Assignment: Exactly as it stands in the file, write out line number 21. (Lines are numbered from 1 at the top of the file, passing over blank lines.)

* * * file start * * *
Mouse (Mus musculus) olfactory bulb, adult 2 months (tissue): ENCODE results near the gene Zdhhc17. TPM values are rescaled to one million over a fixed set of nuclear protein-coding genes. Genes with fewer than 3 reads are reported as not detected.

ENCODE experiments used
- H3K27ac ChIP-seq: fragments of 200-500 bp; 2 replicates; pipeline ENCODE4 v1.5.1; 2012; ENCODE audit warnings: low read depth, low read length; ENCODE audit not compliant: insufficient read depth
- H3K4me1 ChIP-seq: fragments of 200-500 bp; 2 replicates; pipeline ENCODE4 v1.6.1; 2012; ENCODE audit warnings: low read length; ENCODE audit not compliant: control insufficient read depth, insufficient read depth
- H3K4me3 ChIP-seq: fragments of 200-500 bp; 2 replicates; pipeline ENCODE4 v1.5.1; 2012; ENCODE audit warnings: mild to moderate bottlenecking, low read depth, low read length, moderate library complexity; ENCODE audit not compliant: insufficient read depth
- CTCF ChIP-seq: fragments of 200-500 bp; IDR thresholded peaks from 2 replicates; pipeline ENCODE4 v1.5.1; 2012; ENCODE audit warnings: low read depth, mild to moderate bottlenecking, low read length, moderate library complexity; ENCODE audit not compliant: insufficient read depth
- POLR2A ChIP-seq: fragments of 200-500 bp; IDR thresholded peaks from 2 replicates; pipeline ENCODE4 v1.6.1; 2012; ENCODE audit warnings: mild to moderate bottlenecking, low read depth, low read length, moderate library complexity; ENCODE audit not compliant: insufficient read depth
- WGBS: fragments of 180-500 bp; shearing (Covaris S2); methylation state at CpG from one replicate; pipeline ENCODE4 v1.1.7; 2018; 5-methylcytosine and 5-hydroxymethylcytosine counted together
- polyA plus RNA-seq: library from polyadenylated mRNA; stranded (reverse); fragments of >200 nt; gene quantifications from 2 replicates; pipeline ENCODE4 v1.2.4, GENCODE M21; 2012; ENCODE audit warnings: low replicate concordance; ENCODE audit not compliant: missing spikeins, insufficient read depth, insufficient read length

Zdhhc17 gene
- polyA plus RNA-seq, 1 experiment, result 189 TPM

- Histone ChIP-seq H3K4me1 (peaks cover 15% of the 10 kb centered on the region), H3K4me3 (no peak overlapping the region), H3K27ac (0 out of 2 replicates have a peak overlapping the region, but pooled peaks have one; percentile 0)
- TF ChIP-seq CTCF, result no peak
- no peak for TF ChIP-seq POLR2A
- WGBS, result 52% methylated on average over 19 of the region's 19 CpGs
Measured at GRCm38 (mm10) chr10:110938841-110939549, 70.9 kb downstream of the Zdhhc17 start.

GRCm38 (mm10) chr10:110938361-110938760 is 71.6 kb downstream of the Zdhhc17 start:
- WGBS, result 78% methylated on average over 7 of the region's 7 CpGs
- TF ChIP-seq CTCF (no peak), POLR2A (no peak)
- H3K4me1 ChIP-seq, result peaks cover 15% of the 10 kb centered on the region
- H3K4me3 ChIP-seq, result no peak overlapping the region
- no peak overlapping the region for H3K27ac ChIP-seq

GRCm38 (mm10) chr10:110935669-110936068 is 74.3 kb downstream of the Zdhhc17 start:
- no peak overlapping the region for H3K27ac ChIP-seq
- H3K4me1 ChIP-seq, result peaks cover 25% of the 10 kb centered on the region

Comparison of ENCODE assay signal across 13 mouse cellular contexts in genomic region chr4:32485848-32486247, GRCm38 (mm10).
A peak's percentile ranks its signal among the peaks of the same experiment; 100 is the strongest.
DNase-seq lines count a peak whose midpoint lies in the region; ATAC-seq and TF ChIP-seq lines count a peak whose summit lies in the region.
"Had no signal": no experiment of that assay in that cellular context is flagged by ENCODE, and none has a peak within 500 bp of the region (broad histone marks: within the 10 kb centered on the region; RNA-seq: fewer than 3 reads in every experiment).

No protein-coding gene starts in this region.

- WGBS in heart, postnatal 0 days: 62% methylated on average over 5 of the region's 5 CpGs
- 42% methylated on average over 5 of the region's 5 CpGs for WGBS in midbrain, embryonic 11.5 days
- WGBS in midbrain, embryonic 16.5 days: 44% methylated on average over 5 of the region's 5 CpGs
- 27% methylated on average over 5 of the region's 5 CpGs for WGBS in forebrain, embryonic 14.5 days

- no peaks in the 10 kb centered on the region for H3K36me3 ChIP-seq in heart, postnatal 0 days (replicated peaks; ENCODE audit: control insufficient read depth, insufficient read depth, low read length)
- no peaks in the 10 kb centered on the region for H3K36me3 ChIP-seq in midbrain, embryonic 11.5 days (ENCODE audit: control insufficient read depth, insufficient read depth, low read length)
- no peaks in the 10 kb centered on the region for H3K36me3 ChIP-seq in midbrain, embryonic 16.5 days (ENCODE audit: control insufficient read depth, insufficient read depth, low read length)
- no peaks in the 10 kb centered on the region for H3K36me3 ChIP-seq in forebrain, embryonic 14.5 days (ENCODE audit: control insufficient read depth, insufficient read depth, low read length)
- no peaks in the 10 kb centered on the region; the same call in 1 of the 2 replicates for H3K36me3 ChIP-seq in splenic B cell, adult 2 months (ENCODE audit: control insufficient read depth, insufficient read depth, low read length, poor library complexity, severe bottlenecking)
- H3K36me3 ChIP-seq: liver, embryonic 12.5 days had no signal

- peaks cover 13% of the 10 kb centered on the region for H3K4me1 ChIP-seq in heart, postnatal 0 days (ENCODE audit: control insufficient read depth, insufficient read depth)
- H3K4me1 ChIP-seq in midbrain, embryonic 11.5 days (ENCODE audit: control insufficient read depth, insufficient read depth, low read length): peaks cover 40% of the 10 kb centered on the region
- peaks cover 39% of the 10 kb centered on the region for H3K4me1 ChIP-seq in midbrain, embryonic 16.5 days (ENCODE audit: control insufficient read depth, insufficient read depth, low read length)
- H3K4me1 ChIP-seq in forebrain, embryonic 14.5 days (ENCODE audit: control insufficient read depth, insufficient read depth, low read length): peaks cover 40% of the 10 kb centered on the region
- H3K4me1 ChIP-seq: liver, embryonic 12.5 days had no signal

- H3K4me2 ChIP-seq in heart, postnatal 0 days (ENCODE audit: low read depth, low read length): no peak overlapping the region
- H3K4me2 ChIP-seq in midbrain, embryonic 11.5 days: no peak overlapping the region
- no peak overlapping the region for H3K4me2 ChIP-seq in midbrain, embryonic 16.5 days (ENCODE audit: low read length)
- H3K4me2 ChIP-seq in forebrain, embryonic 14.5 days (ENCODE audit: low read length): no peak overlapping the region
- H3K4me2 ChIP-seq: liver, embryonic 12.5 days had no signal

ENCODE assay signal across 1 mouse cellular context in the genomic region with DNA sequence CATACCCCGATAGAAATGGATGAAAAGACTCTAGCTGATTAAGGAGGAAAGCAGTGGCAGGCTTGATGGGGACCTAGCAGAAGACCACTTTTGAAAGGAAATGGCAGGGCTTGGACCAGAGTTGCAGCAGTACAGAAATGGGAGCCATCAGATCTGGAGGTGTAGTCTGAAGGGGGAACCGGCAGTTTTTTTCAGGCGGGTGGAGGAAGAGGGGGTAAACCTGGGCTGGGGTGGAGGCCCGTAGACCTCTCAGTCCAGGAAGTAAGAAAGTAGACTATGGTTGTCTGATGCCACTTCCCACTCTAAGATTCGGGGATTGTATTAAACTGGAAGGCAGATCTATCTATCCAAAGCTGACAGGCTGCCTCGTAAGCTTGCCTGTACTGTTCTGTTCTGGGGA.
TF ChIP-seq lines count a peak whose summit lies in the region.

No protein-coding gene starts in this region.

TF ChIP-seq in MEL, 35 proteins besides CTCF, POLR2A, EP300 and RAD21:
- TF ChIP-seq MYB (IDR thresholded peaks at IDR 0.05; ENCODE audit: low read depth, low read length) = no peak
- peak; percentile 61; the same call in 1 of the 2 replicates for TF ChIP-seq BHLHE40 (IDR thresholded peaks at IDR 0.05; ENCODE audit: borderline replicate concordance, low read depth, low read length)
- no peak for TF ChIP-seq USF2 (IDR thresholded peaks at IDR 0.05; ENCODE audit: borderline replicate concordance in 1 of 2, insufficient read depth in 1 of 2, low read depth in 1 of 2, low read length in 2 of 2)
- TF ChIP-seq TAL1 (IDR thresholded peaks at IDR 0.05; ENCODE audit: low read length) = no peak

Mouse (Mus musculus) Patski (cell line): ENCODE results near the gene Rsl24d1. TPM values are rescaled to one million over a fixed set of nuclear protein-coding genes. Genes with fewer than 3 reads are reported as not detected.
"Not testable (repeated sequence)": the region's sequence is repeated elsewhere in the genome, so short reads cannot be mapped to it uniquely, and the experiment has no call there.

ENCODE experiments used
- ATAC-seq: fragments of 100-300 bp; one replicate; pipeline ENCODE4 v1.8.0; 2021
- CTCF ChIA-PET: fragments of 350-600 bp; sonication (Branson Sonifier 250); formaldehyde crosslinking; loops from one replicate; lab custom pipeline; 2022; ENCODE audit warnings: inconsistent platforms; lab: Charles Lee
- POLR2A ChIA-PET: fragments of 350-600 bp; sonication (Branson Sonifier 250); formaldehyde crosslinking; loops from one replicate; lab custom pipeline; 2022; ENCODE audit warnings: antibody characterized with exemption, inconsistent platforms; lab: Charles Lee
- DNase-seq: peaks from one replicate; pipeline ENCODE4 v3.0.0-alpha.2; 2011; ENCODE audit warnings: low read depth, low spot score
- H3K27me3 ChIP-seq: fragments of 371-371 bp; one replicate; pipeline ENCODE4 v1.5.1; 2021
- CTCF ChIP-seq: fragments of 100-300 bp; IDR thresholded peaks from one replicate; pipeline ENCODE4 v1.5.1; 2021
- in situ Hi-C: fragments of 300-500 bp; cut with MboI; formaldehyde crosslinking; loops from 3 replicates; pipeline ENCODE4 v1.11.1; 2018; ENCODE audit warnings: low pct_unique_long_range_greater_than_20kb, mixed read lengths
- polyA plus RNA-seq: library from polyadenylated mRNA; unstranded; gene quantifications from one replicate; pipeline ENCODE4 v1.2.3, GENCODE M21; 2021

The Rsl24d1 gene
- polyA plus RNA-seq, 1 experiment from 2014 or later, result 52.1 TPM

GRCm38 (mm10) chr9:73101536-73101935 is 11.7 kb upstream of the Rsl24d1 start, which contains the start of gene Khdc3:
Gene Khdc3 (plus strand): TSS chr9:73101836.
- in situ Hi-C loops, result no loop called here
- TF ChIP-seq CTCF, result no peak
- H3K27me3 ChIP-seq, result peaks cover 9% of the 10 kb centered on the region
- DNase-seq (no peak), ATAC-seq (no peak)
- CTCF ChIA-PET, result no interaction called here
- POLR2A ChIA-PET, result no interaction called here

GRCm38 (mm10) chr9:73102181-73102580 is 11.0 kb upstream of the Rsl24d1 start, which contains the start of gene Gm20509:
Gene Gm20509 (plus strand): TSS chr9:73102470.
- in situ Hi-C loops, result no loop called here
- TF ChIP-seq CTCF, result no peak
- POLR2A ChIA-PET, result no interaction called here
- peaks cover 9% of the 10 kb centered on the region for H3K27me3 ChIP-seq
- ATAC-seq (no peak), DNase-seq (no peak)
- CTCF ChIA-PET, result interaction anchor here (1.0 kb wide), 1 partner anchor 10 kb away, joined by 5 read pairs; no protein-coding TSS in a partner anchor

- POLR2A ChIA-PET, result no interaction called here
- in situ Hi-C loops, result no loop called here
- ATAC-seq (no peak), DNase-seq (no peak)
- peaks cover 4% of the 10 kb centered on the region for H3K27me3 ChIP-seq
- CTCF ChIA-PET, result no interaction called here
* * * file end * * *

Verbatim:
- H3K4me3 ChIP-seq, result no peak overlapping the region